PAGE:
How the grounding of Boeing 737 MAX 8 aircraft is impacting business aviation

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How the grounding of Boeing 737 MAX 8 aircraft is impacting business aviation

March, 13, 2019 Update: The Federal Aviation Administration has grounded all Boeing 737 MAX 8 aircraft in the United States, joining a long list of other countries and airports. We will update this blog as the ramifications to business aviation become clearer.

Following the crash of Ethiopian Airlines flight of a Boeing 737 MAX 8 aircraft earlier this week, several countries’ civil aviation authorities have grounded the aircraft and its variants from landing/departing airports or entering that nation’s airspace.

Following the crash of Ethiopian Airlines flight of a Boeing 737 MAX 8 aircraft earlier this week, several countries’ civil aviation authorities have grounded the aircraft and its variants from landing/departing airports or entering that nation’s airspace.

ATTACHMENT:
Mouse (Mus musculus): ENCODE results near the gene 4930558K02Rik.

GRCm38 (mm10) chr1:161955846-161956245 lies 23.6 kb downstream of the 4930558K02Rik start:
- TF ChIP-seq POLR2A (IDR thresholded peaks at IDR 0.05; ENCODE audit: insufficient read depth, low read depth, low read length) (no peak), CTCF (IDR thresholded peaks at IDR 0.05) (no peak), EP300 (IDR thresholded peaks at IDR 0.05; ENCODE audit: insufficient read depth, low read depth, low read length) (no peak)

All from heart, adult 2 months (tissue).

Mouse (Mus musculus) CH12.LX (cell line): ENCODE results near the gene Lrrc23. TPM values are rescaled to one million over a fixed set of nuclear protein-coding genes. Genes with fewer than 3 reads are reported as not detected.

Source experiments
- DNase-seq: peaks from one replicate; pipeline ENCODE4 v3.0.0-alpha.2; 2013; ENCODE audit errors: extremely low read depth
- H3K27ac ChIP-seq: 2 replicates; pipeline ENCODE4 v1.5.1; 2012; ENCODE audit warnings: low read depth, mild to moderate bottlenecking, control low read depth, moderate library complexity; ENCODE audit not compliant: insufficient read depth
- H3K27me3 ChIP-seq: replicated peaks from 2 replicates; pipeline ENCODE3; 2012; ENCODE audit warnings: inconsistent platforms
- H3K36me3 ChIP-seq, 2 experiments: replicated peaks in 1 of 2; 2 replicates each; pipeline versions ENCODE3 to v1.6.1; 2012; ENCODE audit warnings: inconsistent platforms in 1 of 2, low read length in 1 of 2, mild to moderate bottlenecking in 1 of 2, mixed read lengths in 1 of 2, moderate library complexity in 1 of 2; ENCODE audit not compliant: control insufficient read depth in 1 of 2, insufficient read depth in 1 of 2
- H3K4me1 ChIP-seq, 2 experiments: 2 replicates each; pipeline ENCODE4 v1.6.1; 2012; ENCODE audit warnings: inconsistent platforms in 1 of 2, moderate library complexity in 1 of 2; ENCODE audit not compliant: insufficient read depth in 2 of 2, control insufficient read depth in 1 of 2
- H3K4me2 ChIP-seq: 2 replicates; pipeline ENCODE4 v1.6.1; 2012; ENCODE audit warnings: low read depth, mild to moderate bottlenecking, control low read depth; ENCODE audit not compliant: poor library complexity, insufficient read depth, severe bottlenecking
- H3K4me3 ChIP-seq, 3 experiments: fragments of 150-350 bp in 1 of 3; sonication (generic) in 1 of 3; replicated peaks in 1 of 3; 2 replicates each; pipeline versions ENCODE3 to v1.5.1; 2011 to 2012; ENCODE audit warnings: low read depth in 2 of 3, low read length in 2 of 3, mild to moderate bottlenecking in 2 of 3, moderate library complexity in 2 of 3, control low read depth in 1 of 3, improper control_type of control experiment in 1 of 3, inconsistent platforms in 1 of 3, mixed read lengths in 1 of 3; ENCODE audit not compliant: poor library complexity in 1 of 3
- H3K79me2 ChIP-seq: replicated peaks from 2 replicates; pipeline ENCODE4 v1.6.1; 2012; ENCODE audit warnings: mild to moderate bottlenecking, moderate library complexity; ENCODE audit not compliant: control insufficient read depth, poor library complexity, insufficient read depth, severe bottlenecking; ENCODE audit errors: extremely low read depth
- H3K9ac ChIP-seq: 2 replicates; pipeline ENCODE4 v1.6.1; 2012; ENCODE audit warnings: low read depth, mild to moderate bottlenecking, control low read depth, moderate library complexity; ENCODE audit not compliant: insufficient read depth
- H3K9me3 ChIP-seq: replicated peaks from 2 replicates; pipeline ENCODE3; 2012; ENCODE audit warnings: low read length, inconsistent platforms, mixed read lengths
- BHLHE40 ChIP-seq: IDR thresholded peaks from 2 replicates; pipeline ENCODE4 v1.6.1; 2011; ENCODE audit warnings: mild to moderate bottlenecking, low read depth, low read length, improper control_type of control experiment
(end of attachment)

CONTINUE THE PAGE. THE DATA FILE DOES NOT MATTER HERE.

With the list of airlines grounding the Max 8 growing, we are beginning to see an impact on business aviation operations in reduced parking areas.

Below is what we know so far. We’ll keep this article updated as more operational restrictions impacting business aviation are announced.

  • Changi Singapore (WSSS) Civil Aviation Authority of Singapore has suspended operation of all variants of the Boeing 737 MAX aircraft. As a result, effective immediately, Changi Singapore Airport (WSSS) will not be facilitating any general aviation/business aviation layovers until further notice.

    Only quick turnaround operations between 0200-1000z (LT1000–1800) will be facilitated subjected to runway/bay availability.

Conclusion
As the fallout from the Boeing 737 Super Max continues, we anticipate more restrictions to be placed on business aviation operations at certain airports where parking will be restricted because of grounded aircraft.


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